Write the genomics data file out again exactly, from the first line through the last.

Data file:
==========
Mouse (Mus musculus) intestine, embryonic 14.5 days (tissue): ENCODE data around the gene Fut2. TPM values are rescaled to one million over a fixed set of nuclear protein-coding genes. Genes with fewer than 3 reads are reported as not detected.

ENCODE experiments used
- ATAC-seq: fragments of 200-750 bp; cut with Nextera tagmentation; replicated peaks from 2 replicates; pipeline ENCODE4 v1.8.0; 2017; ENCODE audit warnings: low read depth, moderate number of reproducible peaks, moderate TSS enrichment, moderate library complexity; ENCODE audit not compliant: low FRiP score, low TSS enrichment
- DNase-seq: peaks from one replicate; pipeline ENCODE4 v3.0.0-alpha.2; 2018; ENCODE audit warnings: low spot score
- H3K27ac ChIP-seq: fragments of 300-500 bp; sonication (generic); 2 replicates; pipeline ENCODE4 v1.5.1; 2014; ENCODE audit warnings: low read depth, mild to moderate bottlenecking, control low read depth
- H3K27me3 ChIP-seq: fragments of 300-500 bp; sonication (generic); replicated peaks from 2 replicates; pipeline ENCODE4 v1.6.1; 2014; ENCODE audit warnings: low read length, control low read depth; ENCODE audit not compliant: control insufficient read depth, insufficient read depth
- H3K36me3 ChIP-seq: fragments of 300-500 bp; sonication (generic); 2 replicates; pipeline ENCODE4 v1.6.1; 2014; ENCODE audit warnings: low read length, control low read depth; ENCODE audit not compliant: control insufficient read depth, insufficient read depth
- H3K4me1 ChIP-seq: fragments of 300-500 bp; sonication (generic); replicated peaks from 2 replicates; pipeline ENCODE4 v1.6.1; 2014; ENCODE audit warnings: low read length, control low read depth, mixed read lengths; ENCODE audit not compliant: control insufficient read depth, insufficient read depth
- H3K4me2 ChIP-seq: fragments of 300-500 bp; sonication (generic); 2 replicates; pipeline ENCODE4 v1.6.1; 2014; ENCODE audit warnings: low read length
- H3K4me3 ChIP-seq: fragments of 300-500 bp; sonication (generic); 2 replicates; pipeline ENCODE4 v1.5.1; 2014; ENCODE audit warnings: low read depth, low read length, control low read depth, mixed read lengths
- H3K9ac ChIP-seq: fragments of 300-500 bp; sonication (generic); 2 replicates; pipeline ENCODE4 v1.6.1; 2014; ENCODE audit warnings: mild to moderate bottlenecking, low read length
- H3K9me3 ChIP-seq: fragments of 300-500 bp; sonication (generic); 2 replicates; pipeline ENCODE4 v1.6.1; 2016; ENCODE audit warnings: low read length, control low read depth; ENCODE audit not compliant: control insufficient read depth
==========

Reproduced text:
Mouse (Mus musculus) intestine, embryonic 14.5 days (tissue): ENCODE data around the gene Fut2. TPM values are rescaled to one million over a fixed set of nuclear protein-coding genes. Genes with fewer than 3 reads are reported as not detected.

ENCODE experiments used
- ATAC-seq: fragments of 200-750 bp; cut with Nextera tagmentation; replicated peaks from 2 replicates; pipeline ENCODE4 v1.8.0; 2017; ENCODE audit warnings: low read depth, moderate number of reproducible peaks, moderate TSS enrichment, moderate library complexity; ENCODE audit not compliant: low FRiP score, low TSS enrichment
- DNase-seq: peaks from one replicate; pipeline ENCODE4 v3.0.0-alpha.2; 2018; ENCODE audit warnings: low spot score
- H3K27ac ChIP-seq: fragments of 300-500 bp; sonication (generic); 2 replicates; pipeline ENCODE4 v1.5.1; 2014; ENCODE audit warnings: low read depth, mild to moderate bottlenecking, control low read depth
- H3K27me3 ChIP-seq: fragments of 300-500 bp; sonication (generic); replicated peaks from 2 replicates; pipeline ENCODE4 v1.6.1; 2014; ENCODE audit warnings: low read length, control low read depth; ENCODE audit not compliant: control insufficient read depth, insufficient read depth
- H3K36me3 ChIP-seq: fragments of 300-500 bp; sonication (generic); 2 replicates; pipeline ENCODE4 v1.6.1; 2014; ENCODE audit warnings: low read length, control low read depth; ENCODE audit not compliant: control insufficient read depth, insufficient read depth
- H3K4me1 ChIP-seq: fragments of 300-500 bp; sonication (generic); replicated peaks from 2 replicates; pipeline ENCODE4 v1.6.1; 2014; ENCODE audit warnings: low read length, control low read depth, mixed read lengths; ENCODE audit not compliant: control insufficient read depth, insufficient read depth
- H3K4me2 ChIP-seq: fragments of 300-500 bp; sonication (generic); 2 replicates; pipeline ENCODE4 v1.6.1; 2014; ENCODE audit warnings: low read length
- H3K4me3 ChIP-seq: fragments of 300-500 bp; sonication (generic); 2 replicates; pipeline ENCODE4 v1.5.1; 2014; ENCODE audit warnings: low read depth, low read length, control low read depth, mixed read lengths
- H3K9ac ChIP-seq: fragments of 300-500 bp; sonication (generic); 2 replicates; pipeline ENCODE4 v1.6.1; 2014; ENCODE audit warnings: mild to moderate bottlenecking, low read length
- H3K9me3 ChIP-seq: fragments of 300-500 bp; sonication (generic); 2 replicates; pipeline ENCODE4 v1.6.1; 2016; ENCODE audit warnings: low read length, control low read depth; ENCODE audit not compliant: control insufficient read depth